exdenting altogether if the first line is non-empty (that's S. Colebourne's
proposal too I think).  Option B1 is keep the first line as-is, even though
it won't align with the rest of the rectangle, and exdent the rest.
Option E1 is to disallow a non-empty leading line.  For completeness,
option E1A is to disallow a leading line *if it begins with whitespace*,
but if it begins with non-whitespace turn off exdenting.  (Note that
under these rules if the trailing line begins with non-whitespace
exdenting is also turned off.)

I think B1 is bad:  It breaks up the rectangle.  I'd like to say that we
don't ever break up rectangles; if a proper text rectangle can't be
formed in the source code, then exdenting is turned off.  No partial
exdents.  I guess A1 is consistent with the previous A, but so is E1A.

   String y_E1A = `__spacey
..___line one
..line fifty-two
..___line ninety-nine
::line 100`;  // => error: unaligned indent before "spacey"

Bottom line suggestions:

1. Control indent/exdent string by defining it precisely as the *trailing* line.
2. Omit that trailing line (if it is all-blank), because it is pure control, not payload.
3. If the trailing line has non-blanks, it's not indent control so don't strip or omit anything.
   (B: Or split such a trailing line into leading blanks for indent control and payload.)
4. If stripping, require that *every* payload line without exception have the same prefix.
5. If the leading line is not empty, don't strip anything.  (Rectangles wouldn't align anyway.)
6. Conversely, if stripping, omit the leading line:  It can't contribute anything to a rectangle.
7. Make some edge conditions errors (as in 4) and others "do not strip" cases (as in 3, 5).

Net model is you are either raw-means-raw or raw-is-a-rectangle.  The latter mode
is the only way lines are omitted or left-indents are stripped.  To get into the latter
mode, you have to have a well-formed rectangle with no oddities.  If there's an oddity,
you get an error (if it would be hard to read) or you back off to raw-means-raw.
A multi-line string that doesn't have a leading newline is raw-means-raw, no exceptions.

One downside to putting all the weight on the trailing line:  You don't get all of
Kevin's style choices.  You have to indent the trailing quote the amount you expect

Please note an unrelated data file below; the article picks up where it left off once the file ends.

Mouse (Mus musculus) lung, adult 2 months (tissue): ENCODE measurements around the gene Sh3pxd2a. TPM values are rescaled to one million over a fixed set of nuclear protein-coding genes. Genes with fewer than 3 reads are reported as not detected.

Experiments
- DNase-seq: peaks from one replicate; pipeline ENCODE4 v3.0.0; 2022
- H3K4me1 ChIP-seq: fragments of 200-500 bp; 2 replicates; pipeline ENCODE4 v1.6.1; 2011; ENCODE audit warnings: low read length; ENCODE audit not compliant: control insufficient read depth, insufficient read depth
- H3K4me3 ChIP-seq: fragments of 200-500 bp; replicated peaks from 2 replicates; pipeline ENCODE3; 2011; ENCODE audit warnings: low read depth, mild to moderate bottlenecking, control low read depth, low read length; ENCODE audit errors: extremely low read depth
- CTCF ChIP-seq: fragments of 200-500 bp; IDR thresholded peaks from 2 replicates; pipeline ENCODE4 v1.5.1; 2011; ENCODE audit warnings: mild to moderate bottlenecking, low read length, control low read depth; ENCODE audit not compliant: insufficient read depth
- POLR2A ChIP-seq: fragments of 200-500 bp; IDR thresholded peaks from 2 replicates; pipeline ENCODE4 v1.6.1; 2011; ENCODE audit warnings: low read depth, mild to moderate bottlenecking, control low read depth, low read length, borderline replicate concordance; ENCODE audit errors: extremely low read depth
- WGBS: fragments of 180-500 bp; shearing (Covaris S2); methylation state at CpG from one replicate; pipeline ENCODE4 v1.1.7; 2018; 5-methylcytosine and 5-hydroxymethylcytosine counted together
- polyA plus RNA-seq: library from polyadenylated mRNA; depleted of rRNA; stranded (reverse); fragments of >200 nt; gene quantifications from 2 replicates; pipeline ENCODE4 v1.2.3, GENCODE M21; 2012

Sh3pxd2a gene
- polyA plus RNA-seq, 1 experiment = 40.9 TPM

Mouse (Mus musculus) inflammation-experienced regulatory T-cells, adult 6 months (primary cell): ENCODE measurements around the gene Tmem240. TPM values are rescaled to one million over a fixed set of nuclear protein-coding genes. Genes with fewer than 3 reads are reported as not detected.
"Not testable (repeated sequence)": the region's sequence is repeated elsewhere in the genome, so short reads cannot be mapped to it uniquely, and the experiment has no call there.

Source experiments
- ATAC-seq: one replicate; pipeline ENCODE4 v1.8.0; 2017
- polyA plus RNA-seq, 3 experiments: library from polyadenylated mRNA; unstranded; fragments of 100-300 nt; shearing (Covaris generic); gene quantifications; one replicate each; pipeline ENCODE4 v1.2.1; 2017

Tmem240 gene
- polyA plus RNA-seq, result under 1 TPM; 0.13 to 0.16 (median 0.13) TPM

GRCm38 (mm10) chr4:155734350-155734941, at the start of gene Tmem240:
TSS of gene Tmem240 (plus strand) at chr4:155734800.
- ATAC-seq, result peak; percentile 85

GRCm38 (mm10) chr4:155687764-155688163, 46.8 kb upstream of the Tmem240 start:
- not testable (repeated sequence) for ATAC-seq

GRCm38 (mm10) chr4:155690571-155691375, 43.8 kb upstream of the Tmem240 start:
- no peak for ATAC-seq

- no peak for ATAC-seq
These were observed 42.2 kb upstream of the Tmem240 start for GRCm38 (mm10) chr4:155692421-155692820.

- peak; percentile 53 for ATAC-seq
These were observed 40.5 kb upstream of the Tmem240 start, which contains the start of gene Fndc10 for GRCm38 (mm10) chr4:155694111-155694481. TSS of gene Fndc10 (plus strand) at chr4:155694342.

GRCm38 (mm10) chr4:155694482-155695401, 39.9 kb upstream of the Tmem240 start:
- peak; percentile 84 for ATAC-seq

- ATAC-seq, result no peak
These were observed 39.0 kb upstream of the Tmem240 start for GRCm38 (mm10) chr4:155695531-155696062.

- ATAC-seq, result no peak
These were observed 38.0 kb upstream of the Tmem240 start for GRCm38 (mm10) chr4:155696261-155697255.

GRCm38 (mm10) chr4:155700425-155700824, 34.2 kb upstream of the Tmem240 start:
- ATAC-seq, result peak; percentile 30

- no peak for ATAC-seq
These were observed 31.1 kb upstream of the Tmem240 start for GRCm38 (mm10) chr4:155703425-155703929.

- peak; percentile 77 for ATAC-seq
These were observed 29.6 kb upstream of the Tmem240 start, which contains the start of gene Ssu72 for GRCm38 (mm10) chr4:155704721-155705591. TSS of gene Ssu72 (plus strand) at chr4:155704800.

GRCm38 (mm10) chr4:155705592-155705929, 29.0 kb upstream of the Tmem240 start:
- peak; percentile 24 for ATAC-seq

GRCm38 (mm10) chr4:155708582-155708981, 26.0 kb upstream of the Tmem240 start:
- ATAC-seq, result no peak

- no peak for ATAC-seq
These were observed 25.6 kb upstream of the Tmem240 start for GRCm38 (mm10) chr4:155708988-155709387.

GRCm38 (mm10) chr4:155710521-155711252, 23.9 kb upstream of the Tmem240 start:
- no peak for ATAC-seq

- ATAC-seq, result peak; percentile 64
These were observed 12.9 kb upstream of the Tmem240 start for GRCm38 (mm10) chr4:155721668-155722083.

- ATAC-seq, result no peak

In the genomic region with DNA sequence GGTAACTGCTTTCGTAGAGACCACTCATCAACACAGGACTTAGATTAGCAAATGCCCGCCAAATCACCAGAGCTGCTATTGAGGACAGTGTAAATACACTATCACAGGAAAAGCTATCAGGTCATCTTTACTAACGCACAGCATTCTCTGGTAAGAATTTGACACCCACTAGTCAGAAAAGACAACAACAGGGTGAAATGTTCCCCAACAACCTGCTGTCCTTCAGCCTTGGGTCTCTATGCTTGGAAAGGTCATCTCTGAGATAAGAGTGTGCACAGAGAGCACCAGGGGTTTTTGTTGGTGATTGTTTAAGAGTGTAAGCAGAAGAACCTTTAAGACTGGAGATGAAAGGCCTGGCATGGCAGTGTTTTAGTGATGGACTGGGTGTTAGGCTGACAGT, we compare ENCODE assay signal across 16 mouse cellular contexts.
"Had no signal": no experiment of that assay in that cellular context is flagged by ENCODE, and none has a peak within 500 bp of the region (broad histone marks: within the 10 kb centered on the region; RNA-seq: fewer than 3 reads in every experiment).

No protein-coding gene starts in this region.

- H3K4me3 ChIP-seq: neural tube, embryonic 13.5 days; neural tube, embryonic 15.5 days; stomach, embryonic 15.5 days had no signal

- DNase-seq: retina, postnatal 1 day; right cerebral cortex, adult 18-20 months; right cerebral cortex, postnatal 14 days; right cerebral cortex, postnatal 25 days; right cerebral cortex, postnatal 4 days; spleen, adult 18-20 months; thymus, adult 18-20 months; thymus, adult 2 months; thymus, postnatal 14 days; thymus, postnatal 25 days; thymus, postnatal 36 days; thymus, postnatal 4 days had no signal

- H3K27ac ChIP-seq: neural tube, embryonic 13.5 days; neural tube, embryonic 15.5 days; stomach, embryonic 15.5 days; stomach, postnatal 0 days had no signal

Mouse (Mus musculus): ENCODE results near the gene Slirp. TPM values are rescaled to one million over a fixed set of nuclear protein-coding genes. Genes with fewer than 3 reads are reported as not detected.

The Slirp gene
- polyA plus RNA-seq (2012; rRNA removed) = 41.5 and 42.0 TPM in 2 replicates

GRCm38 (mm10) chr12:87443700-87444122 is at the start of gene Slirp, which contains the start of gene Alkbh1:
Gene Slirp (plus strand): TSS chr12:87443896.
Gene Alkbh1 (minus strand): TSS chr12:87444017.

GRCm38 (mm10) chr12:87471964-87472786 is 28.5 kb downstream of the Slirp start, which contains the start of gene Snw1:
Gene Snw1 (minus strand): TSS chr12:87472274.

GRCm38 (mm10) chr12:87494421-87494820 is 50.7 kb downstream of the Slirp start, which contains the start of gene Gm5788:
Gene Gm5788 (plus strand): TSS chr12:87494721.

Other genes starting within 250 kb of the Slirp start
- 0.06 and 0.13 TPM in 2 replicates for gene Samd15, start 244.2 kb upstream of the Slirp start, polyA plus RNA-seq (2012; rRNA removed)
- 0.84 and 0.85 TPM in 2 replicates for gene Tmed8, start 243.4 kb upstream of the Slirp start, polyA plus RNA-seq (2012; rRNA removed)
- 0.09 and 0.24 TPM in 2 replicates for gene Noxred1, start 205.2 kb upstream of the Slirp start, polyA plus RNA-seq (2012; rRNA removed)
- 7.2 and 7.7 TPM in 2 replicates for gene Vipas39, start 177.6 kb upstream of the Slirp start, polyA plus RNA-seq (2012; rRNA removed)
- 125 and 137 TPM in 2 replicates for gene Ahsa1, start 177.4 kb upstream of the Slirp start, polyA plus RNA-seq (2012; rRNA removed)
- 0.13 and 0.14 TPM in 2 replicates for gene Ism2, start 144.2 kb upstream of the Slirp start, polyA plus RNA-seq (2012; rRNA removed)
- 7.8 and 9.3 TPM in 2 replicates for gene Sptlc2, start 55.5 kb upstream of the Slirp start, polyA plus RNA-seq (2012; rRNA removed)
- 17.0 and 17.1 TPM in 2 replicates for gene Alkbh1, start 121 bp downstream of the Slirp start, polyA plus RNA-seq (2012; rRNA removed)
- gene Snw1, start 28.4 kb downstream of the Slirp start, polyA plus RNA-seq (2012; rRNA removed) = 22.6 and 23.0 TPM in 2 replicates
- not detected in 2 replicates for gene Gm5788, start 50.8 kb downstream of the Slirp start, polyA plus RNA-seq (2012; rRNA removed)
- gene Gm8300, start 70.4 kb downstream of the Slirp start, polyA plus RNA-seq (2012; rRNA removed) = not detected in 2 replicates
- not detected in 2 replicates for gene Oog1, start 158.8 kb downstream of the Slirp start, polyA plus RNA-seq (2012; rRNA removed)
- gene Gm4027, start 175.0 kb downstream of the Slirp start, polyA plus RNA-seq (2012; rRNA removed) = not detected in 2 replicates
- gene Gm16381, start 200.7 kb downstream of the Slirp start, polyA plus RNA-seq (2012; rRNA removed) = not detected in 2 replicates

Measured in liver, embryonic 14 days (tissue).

to have stripped.  But on balance this is IMO a feature not a bug:  The exdent
level is defined in one unique place.

— John

P.S. And for the record, here's my errant message to amber-dev:

From: John Rose <john.r.rose at oracle.com>
Subject: Re: Raw String Literals (RSL) - indent stripping of multi-line strings
Date: April 23, 2018 at 12:20:02 PM PDT
To: Jim Laskey <james.laskey at oracle.com>
Cc: amber-dev <amber-dev at openjdk.java.net>

>    - Should trailing whitespace be stripped?

As with the "all-indented" case above, trailing space should be
stripped only if there is a way to opt out of stripping.  I think the
trimMarkers API is the way to cover this use case, since it is
rather specialized.

>    - Should the first or last line be removed if blank?

Yes.  In essence, the syntax of a quote sequence includes
a line terminator.  This BTW allows non-periodic quote sequences,
which as a corollary allows leading and trailing quote sequences
to be encoded in the RSL:

var hasLeadingAndTrailingTick = ``
   `I went for a walk in the tall brush and picked up some riders.`

Also, the removal of leading and trailing blank lines gives users
some degrees of stylistic freedom that seem to be customary,
along with the indent-stripping.

Here's a new point along these lines, if I may be so bold:

If we are sticking in non-payload stylistic inputs into RSLs,
we should consider opening up a reservation for future use,
in the form of RSL configurations which are declared to be
illegal.  We could declare that some obviously pathological